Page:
Tips if you need to cancel



When heavy clouds covered the sky, it forced Sheri Gatens’ Sedona stargazing adventure to be canceled. Gatens thought the tour company she used would refund her the event, but the $421 she spent on four tickets was still out there somewhere.

The tour operator claimed it had issued a refund through the third-party company Gatens booked the experience. But Viator, the booking platform, kept sending her messages saying it couldn’t refund tickets canceled within 24 hours of the start of her tour.

“I’ve written Viator explaining that we didn’t cancel the tour,” said Gatens, a retired medical technician from Bluffton, S.C. “The company they sold the tickets for had canceled because of bad weather.”

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Gatens isn’t alone. As COVID-19 restrictions wind down, more travelers are finding it harder to get a refund from a travel company – even when the company promises one.

“Most travel suppliers are returning to pre-pandemic cancellation policies,” explains veteran travel advisor Helen Prochilo, owner of Promal Vacations. “This is how suppliers ran their business before COVID – and travelers have to go back to the old way of doing business.”

What’s the old way? Fighting for every refund. Using every trick and strategy in the book to ensure you get your money back. And avoiding the biggest refund mistakes.

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Why are trips nonrefundable?

Why are so many components of your trip nonrefundable? It’s simple: Even if you cancel, the company has expenses. They have to pay their guides, cleaners and luggage handlers.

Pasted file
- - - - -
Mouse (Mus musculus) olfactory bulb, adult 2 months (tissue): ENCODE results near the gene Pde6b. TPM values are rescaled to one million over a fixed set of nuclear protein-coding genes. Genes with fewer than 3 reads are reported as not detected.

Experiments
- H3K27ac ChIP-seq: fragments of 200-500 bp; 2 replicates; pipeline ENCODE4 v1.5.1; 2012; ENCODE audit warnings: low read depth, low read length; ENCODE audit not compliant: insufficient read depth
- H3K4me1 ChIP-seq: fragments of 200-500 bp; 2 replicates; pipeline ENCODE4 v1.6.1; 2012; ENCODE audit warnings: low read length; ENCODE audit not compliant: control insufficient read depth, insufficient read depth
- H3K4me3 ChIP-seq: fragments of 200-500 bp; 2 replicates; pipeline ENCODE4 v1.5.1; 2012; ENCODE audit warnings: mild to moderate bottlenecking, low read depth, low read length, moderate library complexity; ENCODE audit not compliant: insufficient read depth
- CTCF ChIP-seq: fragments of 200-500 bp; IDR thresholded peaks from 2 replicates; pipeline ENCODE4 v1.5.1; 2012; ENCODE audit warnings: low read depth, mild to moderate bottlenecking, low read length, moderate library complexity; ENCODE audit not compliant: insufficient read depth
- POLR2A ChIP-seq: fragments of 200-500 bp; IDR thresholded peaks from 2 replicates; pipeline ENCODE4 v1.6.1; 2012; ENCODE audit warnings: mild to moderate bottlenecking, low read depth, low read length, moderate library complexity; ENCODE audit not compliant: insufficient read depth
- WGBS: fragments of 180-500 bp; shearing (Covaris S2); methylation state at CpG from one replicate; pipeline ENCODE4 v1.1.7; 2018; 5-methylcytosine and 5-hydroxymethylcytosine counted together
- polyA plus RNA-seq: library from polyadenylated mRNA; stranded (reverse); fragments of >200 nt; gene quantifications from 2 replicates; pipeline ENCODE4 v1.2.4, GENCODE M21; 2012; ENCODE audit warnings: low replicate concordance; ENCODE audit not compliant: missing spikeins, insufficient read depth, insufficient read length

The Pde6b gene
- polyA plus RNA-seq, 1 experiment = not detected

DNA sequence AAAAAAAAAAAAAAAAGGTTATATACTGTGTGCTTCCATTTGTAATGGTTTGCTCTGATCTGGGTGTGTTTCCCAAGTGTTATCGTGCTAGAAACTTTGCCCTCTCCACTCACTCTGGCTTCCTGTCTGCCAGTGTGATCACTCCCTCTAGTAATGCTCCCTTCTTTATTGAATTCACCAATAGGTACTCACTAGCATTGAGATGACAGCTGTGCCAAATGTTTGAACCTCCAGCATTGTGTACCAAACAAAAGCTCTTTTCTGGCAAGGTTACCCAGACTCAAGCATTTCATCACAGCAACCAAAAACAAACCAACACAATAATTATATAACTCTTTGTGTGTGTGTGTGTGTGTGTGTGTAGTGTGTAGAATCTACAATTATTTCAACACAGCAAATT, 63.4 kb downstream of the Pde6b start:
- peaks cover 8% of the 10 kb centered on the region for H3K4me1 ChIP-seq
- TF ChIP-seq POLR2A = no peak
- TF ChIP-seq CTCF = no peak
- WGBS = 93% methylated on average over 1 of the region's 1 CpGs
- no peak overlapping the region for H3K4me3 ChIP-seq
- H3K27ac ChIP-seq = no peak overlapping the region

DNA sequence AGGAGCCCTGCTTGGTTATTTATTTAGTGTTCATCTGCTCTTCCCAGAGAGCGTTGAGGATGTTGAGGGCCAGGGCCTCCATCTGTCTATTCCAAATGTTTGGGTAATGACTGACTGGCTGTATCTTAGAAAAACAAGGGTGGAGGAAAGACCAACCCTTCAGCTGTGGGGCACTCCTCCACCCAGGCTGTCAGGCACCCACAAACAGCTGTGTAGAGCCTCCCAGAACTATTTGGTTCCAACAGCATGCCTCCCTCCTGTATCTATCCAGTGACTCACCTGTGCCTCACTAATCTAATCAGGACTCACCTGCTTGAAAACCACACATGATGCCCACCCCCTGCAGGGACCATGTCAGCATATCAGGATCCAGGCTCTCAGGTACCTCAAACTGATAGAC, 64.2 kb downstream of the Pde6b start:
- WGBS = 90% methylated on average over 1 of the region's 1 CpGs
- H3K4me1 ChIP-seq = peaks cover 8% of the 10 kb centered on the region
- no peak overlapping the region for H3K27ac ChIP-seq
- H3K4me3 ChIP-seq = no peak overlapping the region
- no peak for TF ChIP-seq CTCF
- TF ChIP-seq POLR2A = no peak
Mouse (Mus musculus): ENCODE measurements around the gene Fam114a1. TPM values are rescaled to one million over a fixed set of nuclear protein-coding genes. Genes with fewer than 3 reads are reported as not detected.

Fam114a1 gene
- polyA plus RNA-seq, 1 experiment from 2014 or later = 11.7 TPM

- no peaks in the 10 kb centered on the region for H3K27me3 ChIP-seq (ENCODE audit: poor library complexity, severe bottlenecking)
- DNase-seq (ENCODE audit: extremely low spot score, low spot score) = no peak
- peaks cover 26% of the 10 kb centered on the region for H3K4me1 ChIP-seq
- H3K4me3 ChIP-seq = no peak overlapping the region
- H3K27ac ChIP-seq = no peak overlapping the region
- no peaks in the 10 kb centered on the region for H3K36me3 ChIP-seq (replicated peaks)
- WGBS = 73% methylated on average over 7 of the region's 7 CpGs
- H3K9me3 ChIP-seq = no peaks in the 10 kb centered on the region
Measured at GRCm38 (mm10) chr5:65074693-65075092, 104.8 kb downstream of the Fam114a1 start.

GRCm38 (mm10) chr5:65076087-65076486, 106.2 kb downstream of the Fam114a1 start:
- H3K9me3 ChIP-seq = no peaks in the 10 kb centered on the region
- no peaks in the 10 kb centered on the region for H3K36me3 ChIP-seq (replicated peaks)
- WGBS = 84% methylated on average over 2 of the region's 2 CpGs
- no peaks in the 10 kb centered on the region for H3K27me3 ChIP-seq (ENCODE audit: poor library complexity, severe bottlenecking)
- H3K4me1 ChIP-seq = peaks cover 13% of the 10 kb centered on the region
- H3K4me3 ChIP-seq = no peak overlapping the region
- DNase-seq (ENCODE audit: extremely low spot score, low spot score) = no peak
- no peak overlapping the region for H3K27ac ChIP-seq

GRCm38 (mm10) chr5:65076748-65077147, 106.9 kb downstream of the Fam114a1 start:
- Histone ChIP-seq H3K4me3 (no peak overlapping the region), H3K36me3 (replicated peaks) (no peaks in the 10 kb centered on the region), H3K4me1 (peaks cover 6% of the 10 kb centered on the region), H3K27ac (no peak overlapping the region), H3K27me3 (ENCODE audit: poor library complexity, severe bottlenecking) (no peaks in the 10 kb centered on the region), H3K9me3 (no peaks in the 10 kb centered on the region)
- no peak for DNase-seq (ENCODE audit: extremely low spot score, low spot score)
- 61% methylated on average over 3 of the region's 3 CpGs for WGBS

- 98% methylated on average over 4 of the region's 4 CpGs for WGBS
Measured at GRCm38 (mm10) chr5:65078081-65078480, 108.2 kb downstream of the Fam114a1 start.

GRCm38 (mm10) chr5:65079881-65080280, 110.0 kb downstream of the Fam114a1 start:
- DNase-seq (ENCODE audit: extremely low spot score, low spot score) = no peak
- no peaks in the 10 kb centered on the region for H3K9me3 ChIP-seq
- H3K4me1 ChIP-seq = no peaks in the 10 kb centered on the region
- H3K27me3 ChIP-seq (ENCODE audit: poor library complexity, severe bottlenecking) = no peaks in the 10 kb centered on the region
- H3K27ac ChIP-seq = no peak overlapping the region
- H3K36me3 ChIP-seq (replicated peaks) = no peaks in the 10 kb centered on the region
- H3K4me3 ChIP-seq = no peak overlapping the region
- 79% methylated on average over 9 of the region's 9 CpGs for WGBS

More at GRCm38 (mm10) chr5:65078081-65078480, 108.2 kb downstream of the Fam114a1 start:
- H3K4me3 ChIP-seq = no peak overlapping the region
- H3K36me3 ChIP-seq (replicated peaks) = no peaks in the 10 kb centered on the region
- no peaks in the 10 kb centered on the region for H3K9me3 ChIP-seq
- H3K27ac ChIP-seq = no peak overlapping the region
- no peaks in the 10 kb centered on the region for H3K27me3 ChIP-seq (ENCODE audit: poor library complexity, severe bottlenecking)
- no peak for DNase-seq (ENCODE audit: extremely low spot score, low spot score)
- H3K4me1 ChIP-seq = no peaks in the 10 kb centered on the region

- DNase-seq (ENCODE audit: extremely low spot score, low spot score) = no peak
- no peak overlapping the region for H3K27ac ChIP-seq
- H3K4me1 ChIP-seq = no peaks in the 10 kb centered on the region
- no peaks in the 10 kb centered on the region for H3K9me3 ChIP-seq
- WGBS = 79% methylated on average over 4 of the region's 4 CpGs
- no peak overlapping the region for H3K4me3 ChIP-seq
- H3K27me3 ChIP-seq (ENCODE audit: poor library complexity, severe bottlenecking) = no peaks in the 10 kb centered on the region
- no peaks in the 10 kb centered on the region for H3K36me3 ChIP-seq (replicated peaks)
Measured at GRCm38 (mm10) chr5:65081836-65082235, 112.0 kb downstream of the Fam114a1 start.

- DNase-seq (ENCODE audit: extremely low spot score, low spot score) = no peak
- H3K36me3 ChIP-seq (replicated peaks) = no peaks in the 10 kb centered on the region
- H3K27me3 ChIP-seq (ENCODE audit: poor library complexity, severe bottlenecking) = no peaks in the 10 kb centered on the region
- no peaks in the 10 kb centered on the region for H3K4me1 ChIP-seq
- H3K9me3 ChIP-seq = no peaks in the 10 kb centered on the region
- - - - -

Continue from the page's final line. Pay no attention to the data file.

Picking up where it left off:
“Many guests don’t have deep insight into how employees are scheduled and paid in hotels,” explained Stephen Fofanoff, general manager of Domaine Madeleine, a boutique hotel in Port Angeles, Wash.

His hotel offers full refunds for cancellations made at least two weeks before your stay. He also sets his employee schedules two weeks in advance to adequately staff the hotel. This allows employees to schedule time to be with their families.

“This means that if a guest cancels within that two-week period, we still pay all of the staff associated with the canceled stay,” he said.

What are the tricks for not losing your money?

You don’t have to lose all your money when you ask for a refund. Here are a few strategies used by the pros:

► Know the refund rules

“A lot of people simply do not read the rules,” said Stephanie Goldberg-Glazer, owner of Live Well, Travel Often, a boutique travel agency. “Read the terms and conditions. See what is refundable and what is not.”

So what is and isn’t? The first night of a typical hotel reservation becomes nonrefundable about 48 hours before your stay. Cruises usually become nonrefundable two weeks before you cast off.

► Book a flexible travel company

Not all companies have returned to their old ways. For example, Amtrak continued to waive its change fees into late fall, and it offered refunds on its “value” and “flex” fares. “Of course, we always refund fares when there is a cancellation,” said Amtrak spokesperson Marc Magliari. A travel advisor can help you find the most flexible options. Among airlines, Southwest and JetBlue have reputations for having more consumer-friendly rules.